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Refurbishment of my Bentley S1 B527EK

I bought my 1957 Bentley S1 in June 2009. A friend told me about the car and that it was for sale. I drove out to see her one Sunday morning and found the graceful old girl resting amongst various other classics in a peaceful garden setting. After having a good look at her and a brief test drive I was satisfied that she is an honest example and well worth refurbishment. A deal was done and the adventure began.

Not knowing much about her recent service history I decided not to drive her home so I hired a flat-bed truck. She arrived safe and sound, ready for the refurbishment to commence.
We always name our cars, and after much discussion we decided to name her Sarah.

I decided to start with the engine and service items to see if I can at least get her running again. The first thing I did was to remove the oil bath air filter which once removed allows good access to the ignition components. The oil bath was cleaned, painted and set aside.

Next I started on the cooling system, and encountered my first problem. The thermostat housing cover is very corroded and rusted solid in place. I applied lots of penetrating oil but that did not seem to help. More drastic measures were required, so it had to be cut away from the housing and replaced.

The water pump was removed and sent away for refurbishment.

All drive belts were replaced.

The various gaskets for the cooling system were traced and cut from suitable gasket paper.

The rocker cover and carburettor components removed for restoration.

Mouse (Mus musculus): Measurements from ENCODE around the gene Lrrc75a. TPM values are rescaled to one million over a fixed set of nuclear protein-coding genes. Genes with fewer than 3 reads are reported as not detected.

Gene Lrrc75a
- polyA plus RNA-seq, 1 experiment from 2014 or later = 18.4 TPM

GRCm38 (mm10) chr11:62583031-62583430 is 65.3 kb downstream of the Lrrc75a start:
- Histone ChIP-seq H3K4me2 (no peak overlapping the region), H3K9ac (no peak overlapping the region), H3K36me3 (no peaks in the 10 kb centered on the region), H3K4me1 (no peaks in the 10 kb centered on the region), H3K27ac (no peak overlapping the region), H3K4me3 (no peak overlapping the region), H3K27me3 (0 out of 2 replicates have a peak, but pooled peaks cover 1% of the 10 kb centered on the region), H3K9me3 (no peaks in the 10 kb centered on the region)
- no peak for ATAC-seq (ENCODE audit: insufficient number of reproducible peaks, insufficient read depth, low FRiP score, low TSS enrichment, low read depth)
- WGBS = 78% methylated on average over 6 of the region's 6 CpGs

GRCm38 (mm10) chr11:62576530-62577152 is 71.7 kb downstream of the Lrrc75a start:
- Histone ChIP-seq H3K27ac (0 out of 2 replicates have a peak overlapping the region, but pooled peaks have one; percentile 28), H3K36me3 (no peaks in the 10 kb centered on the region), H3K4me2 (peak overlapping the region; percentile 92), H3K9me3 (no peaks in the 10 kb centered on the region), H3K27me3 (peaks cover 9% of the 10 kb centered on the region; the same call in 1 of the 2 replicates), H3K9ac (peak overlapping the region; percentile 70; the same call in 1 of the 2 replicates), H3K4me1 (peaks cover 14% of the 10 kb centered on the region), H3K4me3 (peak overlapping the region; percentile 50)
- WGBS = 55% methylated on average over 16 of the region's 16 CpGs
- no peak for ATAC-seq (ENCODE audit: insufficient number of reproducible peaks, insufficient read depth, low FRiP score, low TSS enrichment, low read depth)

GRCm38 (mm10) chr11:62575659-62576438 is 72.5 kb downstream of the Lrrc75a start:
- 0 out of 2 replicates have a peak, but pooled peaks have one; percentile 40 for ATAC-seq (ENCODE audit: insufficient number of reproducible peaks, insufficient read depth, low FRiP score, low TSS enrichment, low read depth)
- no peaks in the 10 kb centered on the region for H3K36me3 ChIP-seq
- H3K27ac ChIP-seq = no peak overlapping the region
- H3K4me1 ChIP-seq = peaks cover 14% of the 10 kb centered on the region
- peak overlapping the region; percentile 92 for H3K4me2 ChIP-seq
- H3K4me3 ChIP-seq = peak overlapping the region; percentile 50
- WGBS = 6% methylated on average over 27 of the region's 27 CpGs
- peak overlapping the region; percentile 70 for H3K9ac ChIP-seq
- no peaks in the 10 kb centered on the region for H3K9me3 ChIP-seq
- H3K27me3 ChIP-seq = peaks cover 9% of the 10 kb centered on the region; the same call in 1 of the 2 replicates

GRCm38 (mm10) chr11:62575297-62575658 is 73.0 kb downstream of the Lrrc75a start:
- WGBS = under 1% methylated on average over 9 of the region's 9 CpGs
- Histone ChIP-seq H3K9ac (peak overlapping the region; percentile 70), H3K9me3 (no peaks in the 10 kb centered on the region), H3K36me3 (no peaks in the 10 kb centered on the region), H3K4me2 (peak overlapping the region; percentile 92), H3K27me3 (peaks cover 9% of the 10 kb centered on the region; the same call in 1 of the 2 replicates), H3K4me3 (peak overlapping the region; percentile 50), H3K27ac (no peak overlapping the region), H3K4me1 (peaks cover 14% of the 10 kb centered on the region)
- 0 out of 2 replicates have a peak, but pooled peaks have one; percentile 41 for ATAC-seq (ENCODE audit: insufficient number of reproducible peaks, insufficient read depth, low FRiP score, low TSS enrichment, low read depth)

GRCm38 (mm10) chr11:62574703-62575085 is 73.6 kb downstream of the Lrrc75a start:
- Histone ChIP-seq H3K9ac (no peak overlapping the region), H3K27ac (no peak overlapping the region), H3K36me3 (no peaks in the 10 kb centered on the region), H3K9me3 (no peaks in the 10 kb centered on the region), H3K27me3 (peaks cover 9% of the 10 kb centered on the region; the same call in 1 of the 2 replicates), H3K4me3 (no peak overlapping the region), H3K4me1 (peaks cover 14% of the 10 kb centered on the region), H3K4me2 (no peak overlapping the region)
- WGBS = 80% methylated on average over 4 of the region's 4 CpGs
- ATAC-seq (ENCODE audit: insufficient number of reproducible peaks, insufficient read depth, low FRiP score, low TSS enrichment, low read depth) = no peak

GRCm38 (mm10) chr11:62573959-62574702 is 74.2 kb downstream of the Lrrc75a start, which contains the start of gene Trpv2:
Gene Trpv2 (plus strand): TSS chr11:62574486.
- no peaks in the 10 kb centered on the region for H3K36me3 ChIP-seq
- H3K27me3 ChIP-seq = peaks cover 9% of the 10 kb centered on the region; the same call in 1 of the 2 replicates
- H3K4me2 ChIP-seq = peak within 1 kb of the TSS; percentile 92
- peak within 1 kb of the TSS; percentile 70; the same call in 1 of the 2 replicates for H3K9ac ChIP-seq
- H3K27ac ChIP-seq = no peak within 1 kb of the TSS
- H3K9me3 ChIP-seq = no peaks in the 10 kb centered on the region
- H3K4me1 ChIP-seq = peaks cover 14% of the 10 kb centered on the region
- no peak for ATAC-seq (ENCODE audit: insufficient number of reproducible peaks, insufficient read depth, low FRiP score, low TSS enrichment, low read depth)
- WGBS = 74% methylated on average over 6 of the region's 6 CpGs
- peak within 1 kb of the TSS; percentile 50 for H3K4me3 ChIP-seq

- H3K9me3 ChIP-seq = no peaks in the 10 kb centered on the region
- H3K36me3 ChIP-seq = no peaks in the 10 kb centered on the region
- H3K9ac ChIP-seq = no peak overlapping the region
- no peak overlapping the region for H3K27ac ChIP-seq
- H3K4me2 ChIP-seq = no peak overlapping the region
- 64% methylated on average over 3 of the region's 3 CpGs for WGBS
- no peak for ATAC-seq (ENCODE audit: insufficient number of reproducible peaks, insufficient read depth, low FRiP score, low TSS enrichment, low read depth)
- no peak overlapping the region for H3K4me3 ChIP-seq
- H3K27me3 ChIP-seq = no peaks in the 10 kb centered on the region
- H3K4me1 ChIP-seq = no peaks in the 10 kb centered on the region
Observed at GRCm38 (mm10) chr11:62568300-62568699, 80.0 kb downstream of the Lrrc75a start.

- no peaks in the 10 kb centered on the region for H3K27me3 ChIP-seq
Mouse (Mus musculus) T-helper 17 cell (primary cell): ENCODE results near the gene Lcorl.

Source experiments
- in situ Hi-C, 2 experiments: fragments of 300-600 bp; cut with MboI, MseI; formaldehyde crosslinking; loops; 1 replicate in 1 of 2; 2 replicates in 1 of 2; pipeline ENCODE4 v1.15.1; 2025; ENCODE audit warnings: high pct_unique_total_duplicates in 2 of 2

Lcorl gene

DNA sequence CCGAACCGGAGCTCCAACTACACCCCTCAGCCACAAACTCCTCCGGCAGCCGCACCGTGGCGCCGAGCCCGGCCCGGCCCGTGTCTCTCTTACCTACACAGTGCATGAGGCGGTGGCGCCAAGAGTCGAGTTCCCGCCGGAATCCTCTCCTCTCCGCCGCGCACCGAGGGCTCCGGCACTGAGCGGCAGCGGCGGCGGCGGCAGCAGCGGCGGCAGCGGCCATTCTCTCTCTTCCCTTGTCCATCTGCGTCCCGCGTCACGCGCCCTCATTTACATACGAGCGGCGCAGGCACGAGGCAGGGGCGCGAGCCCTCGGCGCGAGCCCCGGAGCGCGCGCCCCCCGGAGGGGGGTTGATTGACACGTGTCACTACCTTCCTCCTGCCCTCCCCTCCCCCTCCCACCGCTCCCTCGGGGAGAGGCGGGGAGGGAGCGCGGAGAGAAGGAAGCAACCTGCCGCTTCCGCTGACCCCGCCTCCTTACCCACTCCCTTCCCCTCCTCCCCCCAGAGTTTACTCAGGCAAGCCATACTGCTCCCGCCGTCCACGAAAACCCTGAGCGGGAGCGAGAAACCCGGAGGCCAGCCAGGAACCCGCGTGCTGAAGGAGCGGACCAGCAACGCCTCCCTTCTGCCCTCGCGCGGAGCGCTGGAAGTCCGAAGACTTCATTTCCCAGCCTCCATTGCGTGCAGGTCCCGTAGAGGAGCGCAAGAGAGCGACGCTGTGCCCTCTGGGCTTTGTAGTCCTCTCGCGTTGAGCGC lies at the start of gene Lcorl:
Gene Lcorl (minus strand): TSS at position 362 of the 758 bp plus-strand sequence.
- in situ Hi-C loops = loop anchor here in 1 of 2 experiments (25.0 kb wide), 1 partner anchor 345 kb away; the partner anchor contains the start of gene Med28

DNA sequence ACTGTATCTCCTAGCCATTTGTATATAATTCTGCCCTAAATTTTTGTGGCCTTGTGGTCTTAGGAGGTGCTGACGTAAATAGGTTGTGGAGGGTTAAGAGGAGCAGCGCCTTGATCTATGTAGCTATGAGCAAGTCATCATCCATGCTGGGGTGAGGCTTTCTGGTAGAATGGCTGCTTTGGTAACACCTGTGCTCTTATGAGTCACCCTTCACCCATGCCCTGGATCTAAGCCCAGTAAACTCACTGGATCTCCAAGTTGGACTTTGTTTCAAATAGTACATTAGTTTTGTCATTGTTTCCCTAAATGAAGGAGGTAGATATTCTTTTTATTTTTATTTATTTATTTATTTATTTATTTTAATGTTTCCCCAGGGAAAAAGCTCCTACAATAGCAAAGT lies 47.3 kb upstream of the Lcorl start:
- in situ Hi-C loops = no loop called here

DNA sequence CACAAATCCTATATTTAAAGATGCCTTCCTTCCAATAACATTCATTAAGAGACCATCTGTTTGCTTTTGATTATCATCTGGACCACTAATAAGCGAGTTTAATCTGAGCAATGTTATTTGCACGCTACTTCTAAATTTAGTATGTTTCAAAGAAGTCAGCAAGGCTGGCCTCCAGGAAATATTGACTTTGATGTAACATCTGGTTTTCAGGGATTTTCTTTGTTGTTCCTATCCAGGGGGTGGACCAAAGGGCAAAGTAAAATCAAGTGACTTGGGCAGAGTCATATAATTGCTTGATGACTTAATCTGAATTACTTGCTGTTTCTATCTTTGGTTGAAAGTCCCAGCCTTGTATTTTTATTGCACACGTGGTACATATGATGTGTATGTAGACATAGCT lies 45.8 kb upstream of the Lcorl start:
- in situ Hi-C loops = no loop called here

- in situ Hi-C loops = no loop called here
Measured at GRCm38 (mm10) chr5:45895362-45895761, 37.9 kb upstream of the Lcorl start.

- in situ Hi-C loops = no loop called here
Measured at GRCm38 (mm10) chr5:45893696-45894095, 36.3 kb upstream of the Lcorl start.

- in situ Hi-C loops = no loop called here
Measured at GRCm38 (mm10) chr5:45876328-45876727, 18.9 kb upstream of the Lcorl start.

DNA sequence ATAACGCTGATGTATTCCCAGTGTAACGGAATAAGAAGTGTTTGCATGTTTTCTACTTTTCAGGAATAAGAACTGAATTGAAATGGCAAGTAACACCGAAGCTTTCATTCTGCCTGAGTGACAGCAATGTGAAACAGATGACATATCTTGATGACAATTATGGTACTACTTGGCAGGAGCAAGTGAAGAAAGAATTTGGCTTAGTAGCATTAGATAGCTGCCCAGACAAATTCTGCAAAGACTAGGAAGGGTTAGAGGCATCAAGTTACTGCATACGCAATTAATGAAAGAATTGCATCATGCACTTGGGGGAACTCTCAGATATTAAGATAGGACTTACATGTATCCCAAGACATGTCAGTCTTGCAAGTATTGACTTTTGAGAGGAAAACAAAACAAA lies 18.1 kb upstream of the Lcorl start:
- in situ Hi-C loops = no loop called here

Preparing the rocker cover and carburettor components for painting...
...and the completed product.

Even the dining room table was host to various Bentley parts during the restoration when cold winter nights rendered the workshop inhabitable.

The distributor was modernized by replacing the old twin points system with purpose-made electronic ignition from Jolley Engineering in the UK.
Once installed the electronic ignition is so well hidden the engine looks stock standard.

Electronic ignition tip: The electronic ignition is supplied with a higher power coil, which demands a good, clean 12 V power source to operate properly. The wiring on our cars is 50 or more years old, and on both my Bentley’s I had rough running with the electronic ignition until I provided a clean 12 V power source to the new coil. To do this simply follow the coil power wire to the fuse box and replace it, as illustrated above.

The radiator was removed and completely refurbished by a radiator specialist.
The gearbox oil was changed, and it was encouraging to find clean fresh oil in there which suggests good prior maintenance.

On Sunday 13 December 2009 I had assembled enough of the engine to take the car for it's first test drive around the block. The purpose of this test drive was to do an assessment on the brakes. After months of standing she soon fired up and I gently eased her out onto the road. With no bonnet, a temporary air filter consisting of a cloth tied over the inlet pipe and a noisy rusted exhaust it must have been quite a spectacle to onlookers, but she performed impeccably, and the brakes appeared to be in good order!

The air silencer was painted and new rubber straps were fitted. The rubber straps were cut from the rubber they put under carpets. It worked perfectly!
The refurbished air filter and silencer fitted back on the car.

At this point it was time for a tune-up, which revealed another problem. Leaking exhaust valves! This left me with no choice...it was off with her head!

With the help of my good friend (and classic car expert) Hamish we managed to remove the head in one afternoon.

The problem was soon revealed...three burned valves!
I is incredible that the car still ran as well as it did!
Once the manifold was removed we cleaned everything up and plugged the oil holes to prevent stuff from falling into the engine while we work on the valves.